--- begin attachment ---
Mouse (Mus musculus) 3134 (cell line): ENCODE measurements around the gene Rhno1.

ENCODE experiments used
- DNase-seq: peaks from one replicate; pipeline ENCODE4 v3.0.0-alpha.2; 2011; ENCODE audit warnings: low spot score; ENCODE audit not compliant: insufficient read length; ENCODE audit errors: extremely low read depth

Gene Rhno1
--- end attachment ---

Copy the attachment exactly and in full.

Mouse (Mus musculus) 3134 (cell line): ENCODE measurements around the gene Rhno1.

ENCODE experiments used
- DNase-seq: peaks from one replicate; pipeline ENCODE4 v3.0.0-alpha.2; 2011; ENCODE audit warnings: low spot score; ENCODE audit not compliant: insufficient read length; ENCODE audit errors: extremely low read depth

Gene Rhno1